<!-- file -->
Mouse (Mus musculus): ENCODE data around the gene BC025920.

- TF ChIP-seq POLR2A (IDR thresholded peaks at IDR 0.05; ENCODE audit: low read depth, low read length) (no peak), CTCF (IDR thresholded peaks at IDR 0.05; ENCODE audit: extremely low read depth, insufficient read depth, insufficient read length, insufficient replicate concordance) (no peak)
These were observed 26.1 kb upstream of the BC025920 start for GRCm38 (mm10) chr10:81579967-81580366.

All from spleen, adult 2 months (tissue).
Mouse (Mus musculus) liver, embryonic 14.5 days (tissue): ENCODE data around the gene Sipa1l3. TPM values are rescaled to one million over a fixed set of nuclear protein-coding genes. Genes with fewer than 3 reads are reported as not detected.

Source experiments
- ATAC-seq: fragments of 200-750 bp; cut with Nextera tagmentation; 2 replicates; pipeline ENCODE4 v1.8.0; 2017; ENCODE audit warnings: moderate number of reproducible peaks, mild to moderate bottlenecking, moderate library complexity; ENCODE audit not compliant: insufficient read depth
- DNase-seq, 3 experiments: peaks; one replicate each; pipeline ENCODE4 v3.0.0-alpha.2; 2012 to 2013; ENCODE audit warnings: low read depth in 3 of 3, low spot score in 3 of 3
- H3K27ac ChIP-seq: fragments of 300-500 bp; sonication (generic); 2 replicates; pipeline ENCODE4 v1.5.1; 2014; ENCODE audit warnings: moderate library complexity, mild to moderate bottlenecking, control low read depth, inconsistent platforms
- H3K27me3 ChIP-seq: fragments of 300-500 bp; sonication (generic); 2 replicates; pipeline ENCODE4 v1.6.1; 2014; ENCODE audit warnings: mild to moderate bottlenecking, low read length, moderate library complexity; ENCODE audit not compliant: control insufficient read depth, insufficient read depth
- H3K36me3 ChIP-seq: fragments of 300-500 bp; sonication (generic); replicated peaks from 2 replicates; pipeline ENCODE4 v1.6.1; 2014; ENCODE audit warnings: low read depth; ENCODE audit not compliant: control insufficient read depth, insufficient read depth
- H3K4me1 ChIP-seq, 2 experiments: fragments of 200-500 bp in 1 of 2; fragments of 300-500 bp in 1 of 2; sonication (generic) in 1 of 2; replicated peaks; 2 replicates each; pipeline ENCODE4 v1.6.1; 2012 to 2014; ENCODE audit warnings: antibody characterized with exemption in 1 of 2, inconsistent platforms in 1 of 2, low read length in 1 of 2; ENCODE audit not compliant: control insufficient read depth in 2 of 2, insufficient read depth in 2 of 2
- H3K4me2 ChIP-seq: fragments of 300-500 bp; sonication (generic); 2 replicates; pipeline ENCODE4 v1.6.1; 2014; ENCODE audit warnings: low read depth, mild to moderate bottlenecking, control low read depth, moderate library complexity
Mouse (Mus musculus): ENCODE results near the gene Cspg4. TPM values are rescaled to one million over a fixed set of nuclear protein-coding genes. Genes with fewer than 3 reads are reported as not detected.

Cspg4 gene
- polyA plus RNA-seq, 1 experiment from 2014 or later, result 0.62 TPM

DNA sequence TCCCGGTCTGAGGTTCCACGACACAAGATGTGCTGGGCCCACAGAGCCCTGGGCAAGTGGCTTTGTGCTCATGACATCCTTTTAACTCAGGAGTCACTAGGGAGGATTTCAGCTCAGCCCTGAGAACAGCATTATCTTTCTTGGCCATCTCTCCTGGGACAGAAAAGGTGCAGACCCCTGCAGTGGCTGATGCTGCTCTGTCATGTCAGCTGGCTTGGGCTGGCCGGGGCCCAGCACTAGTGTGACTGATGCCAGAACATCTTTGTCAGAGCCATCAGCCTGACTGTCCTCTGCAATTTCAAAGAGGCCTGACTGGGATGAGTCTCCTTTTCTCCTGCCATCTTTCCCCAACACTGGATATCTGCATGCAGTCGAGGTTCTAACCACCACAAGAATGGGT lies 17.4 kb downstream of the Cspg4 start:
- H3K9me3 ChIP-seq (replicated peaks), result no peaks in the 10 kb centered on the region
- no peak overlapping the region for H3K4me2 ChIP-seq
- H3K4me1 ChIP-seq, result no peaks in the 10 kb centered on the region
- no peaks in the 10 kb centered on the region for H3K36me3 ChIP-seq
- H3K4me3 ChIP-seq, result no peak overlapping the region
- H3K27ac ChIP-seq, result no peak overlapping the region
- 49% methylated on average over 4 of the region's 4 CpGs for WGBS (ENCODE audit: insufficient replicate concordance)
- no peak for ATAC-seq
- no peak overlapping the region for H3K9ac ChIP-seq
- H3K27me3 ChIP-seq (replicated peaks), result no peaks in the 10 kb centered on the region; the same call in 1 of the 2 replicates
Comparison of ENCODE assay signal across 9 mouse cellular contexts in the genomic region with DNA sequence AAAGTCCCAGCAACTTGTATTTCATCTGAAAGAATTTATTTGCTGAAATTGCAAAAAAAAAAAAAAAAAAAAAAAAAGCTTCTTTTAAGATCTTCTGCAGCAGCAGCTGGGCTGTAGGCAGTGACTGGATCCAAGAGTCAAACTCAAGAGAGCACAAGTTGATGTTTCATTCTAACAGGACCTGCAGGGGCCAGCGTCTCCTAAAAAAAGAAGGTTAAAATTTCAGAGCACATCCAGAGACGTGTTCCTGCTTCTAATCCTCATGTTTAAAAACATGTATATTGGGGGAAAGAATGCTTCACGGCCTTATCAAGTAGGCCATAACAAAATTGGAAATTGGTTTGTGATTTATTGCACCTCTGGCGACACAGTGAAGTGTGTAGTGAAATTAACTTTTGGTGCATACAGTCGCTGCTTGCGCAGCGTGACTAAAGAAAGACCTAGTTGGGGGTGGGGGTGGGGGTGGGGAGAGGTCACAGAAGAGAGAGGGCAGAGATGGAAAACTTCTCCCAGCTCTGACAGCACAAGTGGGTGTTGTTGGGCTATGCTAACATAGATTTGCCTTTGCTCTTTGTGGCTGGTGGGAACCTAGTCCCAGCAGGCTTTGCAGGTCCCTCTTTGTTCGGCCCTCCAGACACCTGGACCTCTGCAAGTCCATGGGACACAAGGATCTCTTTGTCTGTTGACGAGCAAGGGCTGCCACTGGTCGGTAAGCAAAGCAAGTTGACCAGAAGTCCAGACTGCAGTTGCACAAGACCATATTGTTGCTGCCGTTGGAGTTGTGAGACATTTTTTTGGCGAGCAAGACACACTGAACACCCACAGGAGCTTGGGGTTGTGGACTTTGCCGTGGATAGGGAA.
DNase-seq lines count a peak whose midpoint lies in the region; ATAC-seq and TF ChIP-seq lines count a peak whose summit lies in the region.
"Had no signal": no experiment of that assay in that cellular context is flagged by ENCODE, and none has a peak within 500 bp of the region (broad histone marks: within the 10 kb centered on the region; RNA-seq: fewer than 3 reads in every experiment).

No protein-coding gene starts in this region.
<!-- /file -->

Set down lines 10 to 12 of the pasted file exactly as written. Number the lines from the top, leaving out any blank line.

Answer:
- H3K27me3 ChIP-seq: fragments of 300-500 bp; sonication (generic); 2 replicates; pipeline ENCODE4 v1.6.1; 2014; ENCODE audit warnings: mild to moderate bottlenecking, low read length, moderate library complexity; ENCODE audit not compliant: control insufficient read depth, insufficient read depth
- H3K36me3 ChIP-seq: fragments of 300-500 bp; sonication (generic); replicated peaks from 2 replicates; pipeline ENCODE4 v1.6.1; 2014; ENCODE audit warnings: low read depth; ENCODE audit not compliant: control insufficient read depth, insufficient read depth
- H3K4me1 ChIP-seq, 2 experiments: fragments of 200-500 bp in 1 of 2; fragments of 300-500 bp in 1 of 2; sonication (generic) in 1 of 2; replicated peaks; 2 replicates each; pipeline ENCODE4 v1.6.1; 2012 to 2014; ENCODE audit warnings: antibody characterized with exemption in 1 of 2, inconsistent platforms in 1 of 2, low read length in 1 of 2; ENCODE audit not compliant: control insufficient read depth in 2 of 2, insufficient read depth in 2 of 2